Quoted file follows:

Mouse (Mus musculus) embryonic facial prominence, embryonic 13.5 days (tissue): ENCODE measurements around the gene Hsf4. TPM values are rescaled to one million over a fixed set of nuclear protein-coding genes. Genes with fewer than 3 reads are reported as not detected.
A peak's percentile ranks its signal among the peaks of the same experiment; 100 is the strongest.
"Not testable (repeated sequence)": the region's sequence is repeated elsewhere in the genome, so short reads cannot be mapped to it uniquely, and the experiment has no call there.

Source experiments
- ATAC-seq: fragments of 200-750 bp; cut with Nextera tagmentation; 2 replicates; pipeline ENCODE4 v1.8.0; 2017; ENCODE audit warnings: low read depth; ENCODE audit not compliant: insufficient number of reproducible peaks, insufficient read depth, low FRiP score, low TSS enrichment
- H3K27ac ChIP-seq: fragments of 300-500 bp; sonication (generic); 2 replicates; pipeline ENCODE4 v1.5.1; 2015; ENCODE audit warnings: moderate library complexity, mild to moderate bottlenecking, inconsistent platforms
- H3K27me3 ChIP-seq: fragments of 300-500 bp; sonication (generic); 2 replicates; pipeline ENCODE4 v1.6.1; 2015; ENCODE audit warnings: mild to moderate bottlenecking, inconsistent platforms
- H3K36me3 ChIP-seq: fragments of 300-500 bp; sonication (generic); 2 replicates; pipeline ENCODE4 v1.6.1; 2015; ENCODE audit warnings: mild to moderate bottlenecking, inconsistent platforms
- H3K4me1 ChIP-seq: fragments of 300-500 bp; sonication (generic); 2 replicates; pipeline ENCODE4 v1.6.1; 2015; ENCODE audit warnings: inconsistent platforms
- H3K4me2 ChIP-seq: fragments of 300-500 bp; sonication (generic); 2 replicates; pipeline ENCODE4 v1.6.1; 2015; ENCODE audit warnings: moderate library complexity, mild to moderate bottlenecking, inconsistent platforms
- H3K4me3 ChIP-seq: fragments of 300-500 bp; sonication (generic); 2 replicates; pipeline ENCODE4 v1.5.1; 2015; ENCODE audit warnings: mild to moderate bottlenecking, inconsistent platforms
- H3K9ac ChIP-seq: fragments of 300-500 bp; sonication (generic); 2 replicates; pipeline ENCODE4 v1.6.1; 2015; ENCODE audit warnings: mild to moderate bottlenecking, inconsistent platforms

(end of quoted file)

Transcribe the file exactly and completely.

Mouse (Mus musculus) embryonic facial prominence, embryonic 13.5 days (tissue): ENCODE measurements around the gene Hsf4. TPM values are rescaled to one million over a fixed set of nuclear protein-coding genes. Genes with fewer than 3 reads are reported as not detected.
A peak's percentile ranks its signal among the peaks of the same experiment; 100 is the strongest.
"Not testable (repeated sequence)": the region's sequence is repeated elsewhere in the genome, so short reads cannot be mapped to it uniquely, and the experiment has no call there.

Source experiments
- ATAC-seq: fragments of 200-750 bp; cut with Nextera tagmentation; 2 replicates; pipeline ENCODE4 v1.8.0; 2017; ENCODE audit warnings: low read depth; ENCODE audit not compliant: insufficient number of reproducible peaks, insufficient read depth, low FRiP score, low TSS enrichment
- H3K27ac ChIP-seq: fragments of 300-500 bp; sonication (generic); 2 replicates; pipeline ENCODE4 v1.5.1; 2015; ENCODE audit warnings: moderate library complexity, mild to moderate bottlenecking, inconsistent platforms
- H3K27me3 ChIP-seq: fragments of 300-500 bp; sonication (generic); 2 replicates; pipeline ENCODE4 v1.6.1; 2015; ENCODE audit warnings: mild to moderate bottlenecking, inconsistent platforms
- H3K36me3 ChIP-seq: fragments of 300-500 bp; sonication (generic); 2 replicates; pipeline ENCODE4 v1.6.1; 2015; ENCODE audit warnings: mild to moderate bottlenecking, inconsistent platforms
- H3K4me1 ChIP-seq: fragments of 300-500 bp; sonication (generic); 2 replicates; pipeline ENCODE4 v1.6.1; 2015; ENCODE audit warnings: inconsistent platforms
- H3K4me2 ChIP-seq: fragments of 300-500 bp; sonication (generic); 2 replicates; pipeline ENCODE4 v1.6.1; 2015; ENCODE audit warnings: moderate library complexity, mild to moderate bottlenecking, inconsistent platforms
- H3K4me3 ChIP-seq: fragments of 300-500 bp; sonication (generic); 2 replicates; pipeline ENCODE4 v1.5.1; 2015; ENCODE audit warnings: mild to moderate bottlenecking, inconsistent platforms
- H3K9ac ChIP-seq: fragments of 300-500 bp; sonication (generic); 2 replicates; pipeline ENCODE4 v1.6.1; 2015; ENCODE audit warnings: mild to moderate bottlenecking, inconsistent platforms